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The New Mamluks
Egyptian Society and Modern Feudalism

Amira el-Azhary Sonbol
Foreword by Robert A. Fernea

Cloth $49.95L    |   0-8156-2844-7    |   2000

Paper $19.95s    |   0-8156-2845-5    |   2000

This study of modern Egypt aims to open the debate regarding new terms and methods for understanding the Middle East and Islamic societies.

"Attempting to construct a narrative of Egyptian politics and society from the Mamluks until the present day is a formidable and important task. Amira El-Azhary Sonbol’s The New Mamluks is an ambitious attempt to explore the continuities and processes that Egypt underwent from the late Mamluk period through the recent Islamist movement under Presidents Anwar Sadat and Hosni Mubarak. Sonbol directs her argument against past studies of nineteenth-century Egypt, which she argues have resorted to ‘oriental despotism and great-man theories,’ and studies that have too often seen contemporary Islamic revivalism as a reaction to, or even rejection of, modernity."
dash Arab Studies Journal

"This ambitious book aims to apply new terms and methods to the study of Egyptian society in particular and Islamic history in general. The author argues against some dominant concepts such as Oriental despotism, absolutist state, and authoritarianism, which have been dominant in the study of the relationship between the state and society in Egypt. . . . Stressing the need to go beyond the usual emphasis on Muhammad Ali’s rule, Sonbol traces back the birth of modern Egypt to the late part of the Mamluk rule of Egypt. In contrast to the usual depiction of this as violent, chaotic, and ‘backward,’ Sonbol describes a dynamic society where people had direct access to the legal system and expected (and often got) justice. . . . For an anthropologist, it is exciting and refreshing to see a historian pay such great attention to the notion of ‘culture,’ granting it a central role in the understanding of the relationship between the governing and the governed. Sonbol provides fascinating and provocative insights into the cultural forms that are being increasingly shared by the different classes as well as of the possible political consequences of these commonalities. . . . The New Mamluks, with its many provocative insights and stimulating ideas, could and should be of great importance to current debates on globalization, social inequalities, and cultural identities. It’s an excellent reminder of the richness that could result from more dialogue between different disciplines, especially history and anthropology, in understanding the current challenges facing the Middle East and the histories shaping its current realities."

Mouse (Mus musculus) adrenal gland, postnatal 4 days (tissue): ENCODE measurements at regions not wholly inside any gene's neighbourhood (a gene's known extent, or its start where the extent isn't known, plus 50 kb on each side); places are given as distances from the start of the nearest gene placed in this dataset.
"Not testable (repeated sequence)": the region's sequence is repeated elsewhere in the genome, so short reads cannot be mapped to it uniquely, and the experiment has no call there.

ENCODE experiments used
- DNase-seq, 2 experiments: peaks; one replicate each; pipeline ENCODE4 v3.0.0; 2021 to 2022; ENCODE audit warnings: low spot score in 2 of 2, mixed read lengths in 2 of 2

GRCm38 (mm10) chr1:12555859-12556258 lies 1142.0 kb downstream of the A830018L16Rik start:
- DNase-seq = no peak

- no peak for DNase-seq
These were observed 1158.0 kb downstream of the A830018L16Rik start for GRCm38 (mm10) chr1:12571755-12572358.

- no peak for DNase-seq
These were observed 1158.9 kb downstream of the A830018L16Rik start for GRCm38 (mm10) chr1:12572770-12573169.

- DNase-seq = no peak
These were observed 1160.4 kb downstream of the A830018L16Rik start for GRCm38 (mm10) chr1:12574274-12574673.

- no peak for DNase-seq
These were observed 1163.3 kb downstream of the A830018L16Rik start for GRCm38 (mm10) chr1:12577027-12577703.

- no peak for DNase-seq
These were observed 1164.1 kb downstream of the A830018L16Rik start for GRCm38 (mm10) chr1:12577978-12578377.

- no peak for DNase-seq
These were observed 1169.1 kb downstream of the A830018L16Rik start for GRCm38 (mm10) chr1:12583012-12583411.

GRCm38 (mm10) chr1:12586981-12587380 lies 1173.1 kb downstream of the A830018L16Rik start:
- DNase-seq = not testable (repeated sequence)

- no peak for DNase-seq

dash Journal of Middle East Women's Studies

By introducing her own methodologies and applying them to the history of modern Egypt, Amira el-Azhary Sonbol has produced an analytical history spanning the time of pre-Muhammad Ali to the present day. Using local idioms and terms such as khassa and amma, iltizam and faiz she has developed a methodology that is more meaningful since it ties events of the eighteenth century to those in the twentieth.

Sonbol shows continuity in the division of Egyptian society into two groups: the khassa, which tried to impose a hegemonic culture on society, one which reflected and encouraged its economic interests, while amma clung to its heritage and customs in an attempt to acquire a share of the wealth. Sonbol also discusses today's Islamic movement in Egypt as a revolution correcting the duality of culture that was brought about by historical events like colonialism and the importation of exogenous ideologies. She suggests a different way of looking at culture and the necessity of seeing cultural struggle as a method for studying the historical process that goes beyond the political and economical.

View other books in this series

Amira el-Azhary Sonbol is associate professor of Islamic history, society, and law at the Center for Muslim Understanding at Georgetown University. She is the author of The Creation of a Medical Profession in Egypt, 1800-1922 and editor of Women, the Family, and Divorce Laws in Islamic History, also published by Syracuse University Press.

6 x 9, 272 pages, notes, bibliography, index

New Mamluks

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